Govt Denies RI is World’s 3rd Largest Emitter in New Report
22 Dezember 2010
published by The Jakarta Post
Indonesia — The government released an official report on the country’s greenhouse gas emissions, claiming Indonesia emitted less than what the world believed and that the country did not deserve to be named the third-largest emitter. The report, based on the UN Framework Convention on Climate Change, said Indonesia released 1.38 billion tons of greenhouse gases in 2000 and 1.79 billion tons in 2005.
The figure was far lower than a 2007 study by the World Bank, the UK Department for International Development (DFID) and Pelangi Energi Abdi Citra Enviro (PEACE), which said Indonesia released some 3 billion tons of greenhouse gases in 2000, mostly from land use change, forest fires and deforestation. The joint study placed Indonesia as the third-highest emitter after China and the US in 2007. The findings in the new report by the Environment Ministry are also different from the conclusions of the National Council on Climate Change (DNPI). The DNPI, set up by President Susilo Bambang Yudhoyono, said Indonesia released 2.3 billion tons in 2005.
A senior Environment Ministry official said the report, titled “Indonesia Second National Communication under the UNFCCC”, would be used as the baseline in measuring emissions in Indonesia. “We will submit the report to the UNFCCC as an official document from Indonesia,” Sulistyowati, the deputy assistant for climate change mitigation at the ministry, said Tuesday.
The UNFCCC requires both developed and developing countries to report on emissions. The report said that of the 1.38 billion tons of greenhouse gases released, 50 percent were from land use changes and forests (LUCF) coupled with peat fires. Sulistyowati said that without LUCF, Indonesia released only 556,728 billion tons of CO2 in 2000 and 665,543 billion tons in 2005.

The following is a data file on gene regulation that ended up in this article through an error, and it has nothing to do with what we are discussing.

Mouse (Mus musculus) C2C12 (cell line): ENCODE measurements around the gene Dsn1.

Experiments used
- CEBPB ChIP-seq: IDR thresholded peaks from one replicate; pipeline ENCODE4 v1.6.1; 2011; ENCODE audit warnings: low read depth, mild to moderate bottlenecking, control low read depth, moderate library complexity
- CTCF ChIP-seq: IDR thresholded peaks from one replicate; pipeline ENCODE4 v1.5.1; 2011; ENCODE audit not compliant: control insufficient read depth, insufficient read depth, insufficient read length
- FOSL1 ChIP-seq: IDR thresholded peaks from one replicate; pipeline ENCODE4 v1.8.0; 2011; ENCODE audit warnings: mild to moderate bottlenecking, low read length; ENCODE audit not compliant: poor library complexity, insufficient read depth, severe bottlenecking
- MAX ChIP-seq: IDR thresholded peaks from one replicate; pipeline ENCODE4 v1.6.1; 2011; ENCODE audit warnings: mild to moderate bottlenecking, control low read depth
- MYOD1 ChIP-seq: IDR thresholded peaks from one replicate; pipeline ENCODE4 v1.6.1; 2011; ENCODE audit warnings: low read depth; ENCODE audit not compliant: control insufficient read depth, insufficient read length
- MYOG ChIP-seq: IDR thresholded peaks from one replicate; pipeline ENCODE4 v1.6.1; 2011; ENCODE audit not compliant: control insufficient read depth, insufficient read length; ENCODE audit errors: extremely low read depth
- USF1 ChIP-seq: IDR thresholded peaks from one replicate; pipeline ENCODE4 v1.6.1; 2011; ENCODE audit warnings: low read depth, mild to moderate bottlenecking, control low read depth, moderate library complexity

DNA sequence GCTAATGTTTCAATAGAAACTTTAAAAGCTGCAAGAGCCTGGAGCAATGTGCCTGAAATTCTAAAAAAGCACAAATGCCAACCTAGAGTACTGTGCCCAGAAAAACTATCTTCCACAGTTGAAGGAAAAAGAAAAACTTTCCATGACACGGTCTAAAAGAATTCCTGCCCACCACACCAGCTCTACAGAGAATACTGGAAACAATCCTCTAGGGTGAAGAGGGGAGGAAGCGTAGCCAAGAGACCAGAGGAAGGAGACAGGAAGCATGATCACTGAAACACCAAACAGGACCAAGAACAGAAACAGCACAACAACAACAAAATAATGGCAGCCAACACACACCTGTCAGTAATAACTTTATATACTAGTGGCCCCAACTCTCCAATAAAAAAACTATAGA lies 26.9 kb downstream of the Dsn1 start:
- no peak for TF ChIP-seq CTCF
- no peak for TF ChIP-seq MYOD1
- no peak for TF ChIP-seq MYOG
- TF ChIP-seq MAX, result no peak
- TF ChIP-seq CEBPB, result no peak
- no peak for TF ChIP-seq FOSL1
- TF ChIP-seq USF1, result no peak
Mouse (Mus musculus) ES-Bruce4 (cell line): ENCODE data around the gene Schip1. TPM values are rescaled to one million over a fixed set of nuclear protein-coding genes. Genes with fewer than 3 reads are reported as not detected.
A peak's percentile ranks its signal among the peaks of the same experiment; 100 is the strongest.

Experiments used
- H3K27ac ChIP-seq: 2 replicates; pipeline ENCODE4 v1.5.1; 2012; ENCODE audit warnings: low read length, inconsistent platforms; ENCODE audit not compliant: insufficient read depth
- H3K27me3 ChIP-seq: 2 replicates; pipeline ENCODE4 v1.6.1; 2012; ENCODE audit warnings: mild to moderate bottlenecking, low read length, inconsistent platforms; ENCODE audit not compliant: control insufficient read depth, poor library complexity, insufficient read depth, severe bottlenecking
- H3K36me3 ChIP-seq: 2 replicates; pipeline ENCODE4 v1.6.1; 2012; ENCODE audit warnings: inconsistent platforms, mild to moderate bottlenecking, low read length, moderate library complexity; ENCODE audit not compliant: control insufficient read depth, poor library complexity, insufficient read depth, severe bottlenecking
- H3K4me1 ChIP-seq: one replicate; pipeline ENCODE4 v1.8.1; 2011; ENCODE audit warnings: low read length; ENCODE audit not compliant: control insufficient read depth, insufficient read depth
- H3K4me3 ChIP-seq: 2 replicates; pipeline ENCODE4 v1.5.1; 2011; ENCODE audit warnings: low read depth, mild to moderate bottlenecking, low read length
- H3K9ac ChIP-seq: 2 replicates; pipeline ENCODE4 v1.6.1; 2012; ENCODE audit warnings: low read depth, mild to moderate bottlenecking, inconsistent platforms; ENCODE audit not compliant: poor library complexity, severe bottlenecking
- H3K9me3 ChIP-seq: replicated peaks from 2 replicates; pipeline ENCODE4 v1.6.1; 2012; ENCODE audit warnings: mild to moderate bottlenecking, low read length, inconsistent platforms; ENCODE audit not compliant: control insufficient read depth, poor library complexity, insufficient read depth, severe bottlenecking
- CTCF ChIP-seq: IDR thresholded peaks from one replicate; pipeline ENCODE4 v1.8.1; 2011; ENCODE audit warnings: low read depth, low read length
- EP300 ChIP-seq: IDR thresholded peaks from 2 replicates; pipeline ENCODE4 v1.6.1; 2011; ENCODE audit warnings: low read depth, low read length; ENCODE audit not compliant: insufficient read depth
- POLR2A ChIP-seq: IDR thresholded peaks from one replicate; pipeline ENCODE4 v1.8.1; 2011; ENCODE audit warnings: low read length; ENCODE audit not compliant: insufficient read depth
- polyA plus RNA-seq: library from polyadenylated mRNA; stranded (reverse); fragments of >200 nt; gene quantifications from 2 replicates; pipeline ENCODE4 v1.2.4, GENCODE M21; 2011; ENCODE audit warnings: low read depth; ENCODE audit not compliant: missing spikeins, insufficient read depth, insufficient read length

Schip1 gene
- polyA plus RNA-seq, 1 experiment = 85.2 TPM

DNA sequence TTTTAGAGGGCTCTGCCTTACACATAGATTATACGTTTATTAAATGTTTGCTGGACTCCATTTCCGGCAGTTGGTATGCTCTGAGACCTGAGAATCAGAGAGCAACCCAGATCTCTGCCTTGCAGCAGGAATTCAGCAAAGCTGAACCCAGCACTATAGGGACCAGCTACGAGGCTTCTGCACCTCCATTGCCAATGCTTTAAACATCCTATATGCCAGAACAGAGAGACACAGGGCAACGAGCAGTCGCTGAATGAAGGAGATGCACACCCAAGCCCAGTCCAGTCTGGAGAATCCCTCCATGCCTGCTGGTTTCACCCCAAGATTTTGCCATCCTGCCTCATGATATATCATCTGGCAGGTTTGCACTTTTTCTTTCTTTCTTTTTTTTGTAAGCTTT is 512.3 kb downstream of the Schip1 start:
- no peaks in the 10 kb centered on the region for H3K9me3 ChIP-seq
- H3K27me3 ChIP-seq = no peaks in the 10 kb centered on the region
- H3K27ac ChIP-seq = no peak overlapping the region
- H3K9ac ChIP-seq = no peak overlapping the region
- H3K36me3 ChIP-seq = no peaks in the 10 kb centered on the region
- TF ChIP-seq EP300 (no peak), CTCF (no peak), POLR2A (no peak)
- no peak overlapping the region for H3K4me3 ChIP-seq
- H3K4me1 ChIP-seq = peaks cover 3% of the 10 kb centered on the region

Indonesia has come under pressure following the release of reports naming Indonesia as the third-biggest emitter on the planet. The 2007 World Bank report was released when Indonesia hosted UN climate change talks in Bali. The government denied the claims at several events, but failed to defend its stance because of non-existent emissions data in Indonesia.
The new report also assesses vulnerability, adaptation and mitigation measures taken by Indonesia to deal with climate change. Environment Minister Gusti Muhammad Hatta in the report said that devastating impacts of global warming would likely worsen in Indonesia due to unsustainable economic development and human-induced climate change.
He said the increased incidence of floods, extreme weather events and prolonged drought in some regions would lead to further environmental destruction, human injury and illness. “Warmer temperatures will increase the rates of malaria and dengue fever and lead to an increase in infectious diseases as a result of poor nutrition due to disruptions to food production,” he said.
The report predicted rice production in Java would decrease by between 1.8 million tons and 3.6 million tons between 2025 and 2050 due to climate change. Rice harvests could also further decline by 5.2 million tons in 2025 in Java if the conversion of rice fields for non-agriculture use continued. It also predicted that changing climate coupled with increased demand for water would lead to wider scarcity of water. Shortened rainy seasons would also increase the risk of forest fires. The report said the government was committed to reducing emissions by 26 percent by 2020 using funds from the state budget.